Passenger Packed Escargot in Suitcase
ATLANTA – A slow and slimy Giant African Snail was intercepted by an alert Beagle and Customs and Border Protection (CBP) agriculture specialists at Hartsfield-Jackson Atlanta International Airport. On November 8, “Mox” a member of CBP’s “Beagle Brigade” alerted to a traveler's luggage after arriving on a flight from Nigeria.
During further inspection, a CBP Agriculture Specialist found a live Giant African Snail inside a suitcase. In addition, prohibited goat meat, cow skins, melon seeds, and vegetables that “Mox” alerted to were found.
“The amazing Beagle Brigade is a valuable team member of CBP’s agriculture mission protecting our nation from highly invasive pests such as the Giant African Snail,” said Clay Thomas, Area Port Director for Customs and Border Protection Atlanta.
“This was a significant discovery for our agriculture K9 team—a critical component of our nation’s frontline defense against all animal pests that threaten our agricultural resources.”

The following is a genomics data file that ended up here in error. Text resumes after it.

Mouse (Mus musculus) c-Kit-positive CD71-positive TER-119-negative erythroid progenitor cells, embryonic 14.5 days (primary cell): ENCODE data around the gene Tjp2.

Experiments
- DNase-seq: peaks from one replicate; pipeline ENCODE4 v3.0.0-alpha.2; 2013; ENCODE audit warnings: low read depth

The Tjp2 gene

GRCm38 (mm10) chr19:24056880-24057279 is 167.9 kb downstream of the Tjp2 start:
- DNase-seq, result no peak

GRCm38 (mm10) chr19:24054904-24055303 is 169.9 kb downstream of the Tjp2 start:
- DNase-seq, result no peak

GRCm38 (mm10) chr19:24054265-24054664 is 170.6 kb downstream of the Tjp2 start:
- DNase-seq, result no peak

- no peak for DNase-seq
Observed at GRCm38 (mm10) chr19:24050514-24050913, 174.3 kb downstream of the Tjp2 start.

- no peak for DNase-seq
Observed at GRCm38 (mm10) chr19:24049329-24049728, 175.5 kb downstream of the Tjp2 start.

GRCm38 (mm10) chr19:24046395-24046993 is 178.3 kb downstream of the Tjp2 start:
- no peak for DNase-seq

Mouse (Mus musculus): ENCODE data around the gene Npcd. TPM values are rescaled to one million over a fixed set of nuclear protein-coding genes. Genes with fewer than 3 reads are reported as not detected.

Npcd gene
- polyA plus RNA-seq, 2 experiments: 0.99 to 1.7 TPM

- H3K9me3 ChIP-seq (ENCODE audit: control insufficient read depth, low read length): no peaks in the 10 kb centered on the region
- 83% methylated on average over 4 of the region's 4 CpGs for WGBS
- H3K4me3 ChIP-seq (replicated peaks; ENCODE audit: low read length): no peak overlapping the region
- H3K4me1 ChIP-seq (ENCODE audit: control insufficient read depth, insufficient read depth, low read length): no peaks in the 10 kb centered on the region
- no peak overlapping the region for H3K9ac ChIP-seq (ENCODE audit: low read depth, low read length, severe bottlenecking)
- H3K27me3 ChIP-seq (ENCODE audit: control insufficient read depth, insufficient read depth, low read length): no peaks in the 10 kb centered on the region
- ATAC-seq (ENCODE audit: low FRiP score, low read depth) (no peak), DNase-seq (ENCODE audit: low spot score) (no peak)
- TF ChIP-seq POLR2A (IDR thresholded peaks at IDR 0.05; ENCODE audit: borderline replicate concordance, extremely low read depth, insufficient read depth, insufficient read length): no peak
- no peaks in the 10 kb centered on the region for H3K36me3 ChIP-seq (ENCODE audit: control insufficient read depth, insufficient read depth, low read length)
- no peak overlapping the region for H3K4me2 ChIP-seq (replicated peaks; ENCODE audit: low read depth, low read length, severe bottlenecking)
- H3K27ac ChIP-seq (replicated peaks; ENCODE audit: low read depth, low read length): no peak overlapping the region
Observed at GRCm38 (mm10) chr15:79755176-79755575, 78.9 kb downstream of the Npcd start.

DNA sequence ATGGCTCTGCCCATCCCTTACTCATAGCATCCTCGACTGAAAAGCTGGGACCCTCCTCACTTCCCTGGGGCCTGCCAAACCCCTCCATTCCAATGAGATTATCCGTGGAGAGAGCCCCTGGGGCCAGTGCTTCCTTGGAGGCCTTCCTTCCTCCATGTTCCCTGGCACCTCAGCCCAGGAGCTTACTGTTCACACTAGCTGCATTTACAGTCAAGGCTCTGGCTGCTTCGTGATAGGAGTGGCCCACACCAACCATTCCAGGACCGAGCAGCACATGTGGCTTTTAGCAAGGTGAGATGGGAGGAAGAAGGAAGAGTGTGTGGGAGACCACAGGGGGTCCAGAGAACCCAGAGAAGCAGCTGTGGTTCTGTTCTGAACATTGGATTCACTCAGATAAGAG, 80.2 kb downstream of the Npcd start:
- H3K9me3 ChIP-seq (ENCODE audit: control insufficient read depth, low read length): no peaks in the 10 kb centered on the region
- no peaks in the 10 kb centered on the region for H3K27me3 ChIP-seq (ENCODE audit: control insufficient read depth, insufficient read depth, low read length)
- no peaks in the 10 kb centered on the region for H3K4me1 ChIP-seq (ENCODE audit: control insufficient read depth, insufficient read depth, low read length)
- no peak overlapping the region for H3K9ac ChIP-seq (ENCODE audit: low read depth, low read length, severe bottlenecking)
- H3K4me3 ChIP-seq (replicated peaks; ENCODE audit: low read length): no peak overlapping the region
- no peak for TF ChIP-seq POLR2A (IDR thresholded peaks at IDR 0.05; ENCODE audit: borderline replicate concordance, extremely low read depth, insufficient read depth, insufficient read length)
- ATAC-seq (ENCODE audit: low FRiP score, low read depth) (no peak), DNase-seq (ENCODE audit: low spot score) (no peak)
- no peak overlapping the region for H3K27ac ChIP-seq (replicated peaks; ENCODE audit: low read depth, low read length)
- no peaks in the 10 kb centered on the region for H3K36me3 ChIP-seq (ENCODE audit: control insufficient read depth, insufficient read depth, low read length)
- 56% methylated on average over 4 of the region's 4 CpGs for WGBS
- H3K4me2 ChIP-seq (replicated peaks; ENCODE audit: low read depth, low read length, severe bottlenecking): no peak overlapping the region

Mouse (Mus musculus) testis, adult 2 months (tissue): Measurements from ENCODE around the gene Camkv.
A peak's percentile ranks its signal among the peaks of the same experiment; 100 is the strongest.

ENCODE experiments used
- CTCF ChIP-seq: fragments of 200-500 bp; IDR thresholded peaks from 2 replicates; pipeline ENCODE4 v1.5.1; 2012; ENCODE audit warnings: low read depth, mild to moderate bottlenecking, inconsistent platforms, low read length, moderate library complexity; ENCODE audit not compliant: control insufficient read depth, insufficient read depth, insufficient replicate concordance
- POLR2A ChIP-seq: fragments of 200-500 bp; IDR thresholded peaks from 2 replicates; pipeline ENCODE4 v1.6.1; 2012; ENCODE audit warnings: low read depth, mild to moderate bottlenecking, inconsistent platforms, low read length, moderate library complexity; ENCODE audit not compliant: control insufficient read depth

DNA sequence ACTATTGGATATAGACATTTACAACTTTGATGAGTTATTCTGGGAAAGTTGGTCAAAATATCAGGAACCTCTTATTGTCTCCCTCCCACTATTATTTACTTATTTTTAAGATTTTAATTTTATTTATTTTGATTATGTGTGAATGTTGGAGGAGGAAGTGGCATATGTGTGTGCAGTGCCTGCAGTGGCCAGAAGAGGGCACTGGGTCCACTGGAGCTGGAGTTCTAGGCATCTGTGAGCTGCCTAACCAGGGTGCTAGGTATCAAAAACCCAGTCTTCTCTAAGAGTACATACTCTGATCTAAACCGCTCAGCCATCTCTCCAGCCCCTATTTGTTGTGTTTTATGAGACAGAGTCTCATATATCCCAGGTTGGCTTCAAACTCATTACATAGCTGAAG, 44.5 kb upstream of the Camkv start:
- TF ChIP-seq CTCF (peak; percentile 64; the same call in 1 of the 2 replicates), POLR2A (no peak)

According to the U.S. Department of Agriculture (USDA), the Giant African Snail (GAS) is one of the most damaging snails in the world because it consumes at least 500 types of plants. It threatens U.S. agricultural resources and causes extensive damage to tropical and sub-tropical environments.
The highly invasive Giant African Snail also poses a serious health risk to humans because it carries a parasitic nematode that can lead to meningitis. The Giant African Snail intercepted by CBP Atlanta and agriculture was secured. The traveler, a US Citizen, was informed about bringing prohibited items into the country before continuing her journey to Texas.
Oftentimes, travelers learn during their CBP arrivals inspection that something they purchased or collected overseas is prohibited from entering the United States. Travelers can visit CBP’s Know Before You Go webpage before they travel overseas to learn which products are prohibited or restricted from the United States.
CBP agriculture specialists have extensive training and experience in the biological sciences and agricultural inspection. They examine international trade shipments and traveler baggage every day in the search for invasive insects, federal noxious weeds, and plant and animal diseases that could have a serious impact on our national agricultural resources.